When snowflakes drift outside the window, our classroom feels extra cozy. The children sense the magic as we are cocooned in a quieter city, and gathering together with a good book just makes sense. Nothing captures children’s attention like a well timed read-aloud that connects with life as they are currently experiencing it. These are those special times when you (somewhat) spontaneously pull a book from the shelf, not because it goes with a reading lesson or a unit you planned. This is about enjoying a book for its own sake and modeling an authentic love of reading.

    Here are eleven snowy stories worth checking out. Have one on hand to enjoy the next time it snows, and please let me know if you have a favorite that isn’t on my list.

    Katy and the Big Snow by Virginia Lee Burton

    A favorite from my own childhood, I love sharing this book with my students. The illustrations are every detail-oriented child’s dream come true. As an added bonus, this book teaches the cardinal directions (north, south, east, and west,) and helps children understand the wide-ranging effects of a big snowstorm. Best of all, in my opinion, the stalwart, determined crawler tractor-snowplow is female.

    Snow by Cynthia Rylant

    This is my favorite for capturing the excited, crystalline feeling of a new snowfall and the warm, fuzzy feelings of enjoying it from inside. Rylant’s poetic vignettes not only give voice to a range of feelings evoked by snow, the beautiful prose makes this a great mentor text for writing description. “Some snows fall so heavy they bury cars up to their noses, and make evergreens bow, and keep your kitties curled up awhile.” I love surrounding my students with this type of language.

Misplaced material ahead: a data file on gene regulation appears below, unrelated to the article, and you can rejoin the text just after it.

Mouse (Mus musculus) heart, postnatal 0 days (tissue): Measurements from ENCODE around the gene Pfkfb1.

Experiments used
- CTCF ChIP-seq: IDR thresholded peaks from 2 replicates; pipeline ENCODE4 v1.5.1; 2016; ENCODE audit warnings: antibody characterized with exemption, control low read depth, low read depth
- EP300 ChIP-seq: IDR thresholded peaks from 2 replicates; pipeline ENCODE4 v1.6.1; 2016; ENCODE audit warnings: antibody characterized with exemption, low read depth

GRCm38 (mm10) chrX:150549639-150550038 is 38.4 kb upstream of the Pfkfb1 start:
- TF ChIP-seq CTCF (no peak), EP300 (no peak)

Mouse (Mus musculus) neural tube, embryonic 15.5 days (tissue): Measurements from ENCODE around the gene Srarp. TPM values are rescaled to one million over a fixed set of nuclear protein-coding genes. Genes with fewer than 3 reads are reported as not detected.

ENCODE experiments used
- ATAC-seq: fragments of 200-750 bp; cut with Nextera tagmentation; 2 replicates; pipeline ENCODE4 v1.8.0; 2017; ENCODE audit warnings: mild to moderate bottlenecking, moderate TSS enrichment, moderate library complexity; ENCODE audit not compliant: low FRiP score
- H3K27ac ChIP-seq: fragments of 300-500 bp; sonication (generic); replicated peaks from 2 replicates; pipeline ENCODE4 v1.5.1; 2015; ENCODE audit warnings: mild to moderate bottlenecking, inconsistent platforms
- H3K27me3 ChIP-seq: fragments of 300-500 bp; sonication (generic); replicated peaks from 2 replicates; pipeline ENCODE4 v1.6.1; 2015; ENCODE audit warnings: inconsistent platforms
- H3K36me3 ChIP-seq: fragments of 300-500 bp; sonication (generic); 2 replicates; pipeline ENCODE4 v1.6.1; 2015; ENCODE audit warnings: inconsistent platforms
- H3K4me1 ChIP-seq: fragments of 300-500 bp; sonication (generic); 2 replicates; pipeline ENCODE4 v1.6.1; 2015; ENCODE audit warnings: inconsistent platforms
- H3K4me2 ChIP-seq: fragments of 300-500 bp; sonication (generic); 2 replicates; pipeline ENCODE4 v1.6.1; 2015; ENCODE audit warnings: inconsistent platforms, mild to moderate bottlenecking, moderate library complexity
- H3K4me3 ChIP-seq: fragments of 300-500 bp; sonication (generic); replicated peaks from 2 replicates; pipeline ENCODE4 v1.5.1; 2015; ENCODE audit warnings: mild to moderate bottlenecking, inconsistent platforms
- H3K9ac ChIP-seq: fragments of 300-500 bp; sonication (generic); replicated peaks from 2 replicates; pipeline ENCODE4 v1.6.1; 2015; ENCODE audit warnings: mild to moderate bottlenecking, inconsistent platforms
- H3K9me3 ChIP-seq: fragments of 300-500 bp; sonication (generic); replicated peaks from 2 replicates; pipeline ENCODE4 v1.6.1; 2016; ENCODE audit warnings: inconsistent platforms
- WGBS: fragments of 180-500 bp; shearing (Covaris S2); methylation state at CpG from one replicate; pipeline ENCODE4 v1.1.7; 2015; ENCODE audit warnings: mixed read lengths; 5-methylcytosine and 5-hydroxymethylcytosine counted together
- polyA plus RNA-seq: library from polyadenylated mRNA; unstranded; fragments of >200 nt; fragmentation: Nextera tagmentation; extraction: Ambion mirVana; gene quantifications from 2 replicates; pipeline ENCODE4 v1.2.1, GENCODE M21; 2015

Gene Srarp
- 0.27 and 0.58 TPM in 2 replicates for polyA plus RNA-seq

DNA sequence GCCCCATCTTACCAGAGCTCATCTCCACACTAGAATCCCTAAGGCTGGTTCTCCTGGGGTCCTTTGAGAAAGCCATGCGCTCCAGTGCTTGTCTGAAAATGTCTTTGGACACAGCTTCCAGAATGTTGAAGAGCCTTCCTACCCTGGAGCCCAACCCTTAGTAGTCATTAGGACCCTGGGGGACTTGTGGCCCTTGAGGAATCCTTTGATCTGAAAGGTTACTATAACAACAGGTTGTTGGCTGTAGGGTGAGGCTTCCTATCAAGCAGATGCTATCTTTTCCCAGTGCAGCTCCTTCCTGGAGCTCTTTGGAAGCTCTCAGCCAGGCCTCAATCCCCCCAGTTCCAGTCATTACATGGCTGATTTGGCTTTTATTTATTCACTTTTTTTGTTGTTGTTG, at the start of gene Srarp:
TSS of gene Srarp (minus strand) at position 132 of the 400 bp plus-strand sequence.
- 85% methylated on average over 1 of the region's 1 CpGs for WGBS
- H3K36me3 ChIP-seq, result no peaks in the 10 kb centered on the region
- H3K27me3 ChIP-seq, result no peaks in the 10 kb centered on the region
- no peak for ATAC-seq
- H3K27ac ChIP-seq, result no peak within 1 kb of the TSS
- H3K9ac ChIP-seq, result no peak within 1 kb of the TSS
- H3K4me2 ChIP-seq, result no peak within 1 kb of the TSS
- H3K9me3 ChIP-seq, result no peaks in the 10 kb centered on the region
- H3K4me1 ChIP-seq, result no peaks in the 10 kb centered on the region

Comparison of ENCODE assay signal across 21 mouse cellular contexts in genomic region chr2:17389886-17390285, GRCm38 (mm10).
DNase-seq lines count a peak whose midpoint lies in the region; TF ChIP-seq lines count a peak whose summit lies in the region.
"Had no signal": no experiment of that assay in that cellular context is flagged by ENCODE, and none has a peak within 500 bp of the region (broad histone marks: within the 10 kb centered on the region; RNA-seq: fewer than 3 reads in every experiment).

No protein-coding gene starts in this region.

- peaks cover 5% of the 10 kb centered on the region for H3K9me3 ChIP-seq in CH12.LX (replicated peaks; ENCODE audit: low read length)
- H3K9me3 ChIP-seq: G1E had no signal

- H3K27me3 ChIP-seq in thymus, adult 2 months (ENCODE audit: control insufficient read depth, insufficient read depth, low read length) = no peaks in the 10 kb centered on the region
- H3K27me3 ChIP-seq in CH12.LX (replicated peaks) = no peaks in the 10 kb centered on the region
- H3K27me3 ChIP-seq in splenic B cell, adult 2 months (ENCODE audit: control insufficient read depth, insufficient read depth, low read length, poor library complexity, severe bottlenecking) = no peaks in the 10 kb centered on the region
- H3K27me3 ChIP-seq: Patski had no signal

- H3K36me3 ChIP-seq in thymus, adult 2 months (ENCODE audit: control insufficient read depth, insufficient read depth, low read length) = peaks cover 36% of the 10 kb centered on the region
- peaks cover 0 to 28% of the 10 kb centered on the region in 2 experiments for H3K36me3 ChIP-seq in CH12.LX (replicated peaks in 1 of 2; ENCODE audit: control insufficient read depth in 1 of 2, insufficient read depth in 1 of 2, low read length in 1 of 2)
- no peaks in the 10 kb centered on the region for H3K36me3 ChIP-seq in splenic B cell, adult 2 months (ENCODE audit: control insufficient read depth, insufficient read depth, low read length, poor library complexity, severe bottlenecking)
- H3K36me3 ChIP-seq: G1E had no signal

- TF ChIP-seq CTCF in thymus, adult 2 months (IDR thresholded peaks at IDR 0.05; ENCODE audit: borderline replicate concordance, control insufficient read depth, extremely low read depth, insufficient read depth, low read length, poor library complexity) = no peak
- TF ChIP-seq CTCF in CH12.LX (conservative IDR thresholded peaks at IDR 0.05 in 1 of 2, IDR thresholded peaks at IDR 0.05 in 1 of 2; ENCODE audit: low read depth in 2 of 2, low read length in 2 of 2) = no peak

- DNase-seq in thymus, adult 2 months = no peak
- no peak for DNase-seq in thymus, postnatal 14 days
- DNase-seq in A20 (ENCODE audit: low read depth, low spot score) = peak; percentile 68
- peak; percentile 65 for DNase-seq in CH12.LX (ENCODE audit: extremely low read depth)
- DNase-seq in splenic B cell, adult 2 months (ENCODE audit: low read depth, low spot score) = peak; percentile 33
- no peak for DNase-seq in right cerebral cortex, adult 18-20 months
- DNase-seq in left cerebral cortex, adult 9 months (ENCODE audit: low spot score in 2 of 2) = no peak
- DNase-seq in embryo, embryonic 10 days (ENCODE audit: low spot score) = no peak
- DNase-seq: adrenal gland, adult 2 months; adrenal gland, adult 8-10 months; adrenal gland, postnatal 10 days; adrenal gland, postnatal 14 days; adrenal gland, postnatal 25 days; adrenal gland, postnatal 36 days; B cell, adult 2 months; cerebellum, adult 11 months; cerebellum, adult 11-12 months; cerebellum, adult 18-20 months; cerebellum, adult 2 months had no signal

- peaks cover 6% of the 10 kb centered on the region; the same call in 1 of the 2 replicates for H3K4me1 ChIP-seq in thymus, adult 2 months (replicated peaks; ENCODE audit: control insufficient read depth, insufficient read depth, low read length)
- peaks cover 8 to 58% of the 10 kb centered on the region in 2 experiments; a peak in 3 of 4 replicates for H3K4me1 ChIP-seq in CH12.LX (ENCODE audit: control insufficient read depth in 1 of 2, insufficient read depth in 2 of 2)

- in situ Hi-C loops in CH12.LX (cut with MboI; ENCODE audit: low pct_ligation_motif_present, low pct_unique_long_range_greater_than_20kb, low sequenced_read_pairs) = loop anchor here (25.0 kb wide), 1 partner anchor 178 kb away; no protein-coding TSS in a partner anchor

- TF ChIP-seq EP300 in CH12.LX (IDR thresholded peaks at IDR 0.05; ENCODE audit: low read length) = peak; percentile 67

Snow by Uri Shulevitz

    The adults are all skeptical, but the young main character doesn’t give up believing that a great snowfall is on its way to transform his grey, humdrum city. Fortunately, “snowflakes don’t listen to radio, snowflakes don’t watch television. All snowflakes know is snow, snow, snow.” In this Caldecott honor book, Shulevitz uses just enough words to create a story about hope. As in all his books, the illustrations are restrained, but that makes it even more fun trying to spot the teeny first snowflakes that fall from the sky.

    The Little Snowplow by Lora Koehler

    Channeling the spirit of The Little Engine That Could, this lovely story will have your students cheering on the underdog snowplow as the big trucks scoff and doubt that such a little plow could ever be useful. When one of those big trucks is buried in an avalanche, only the hardworking and gracious little snowplow can squeeze through to save the day. 

    The Snowy Day by Ezra Jack Keats

    Don’t pass over this classic Caldecott Medal winner (1963). Every child deserves to hear it read many times. Keats writes about what real children do in the snow, and the simple honesty of his story transcends time and place. As an interesting sidebar, it was also the first full-color picture book with a black child as the main character.

    Snowmen at Night by Caralyn Buehner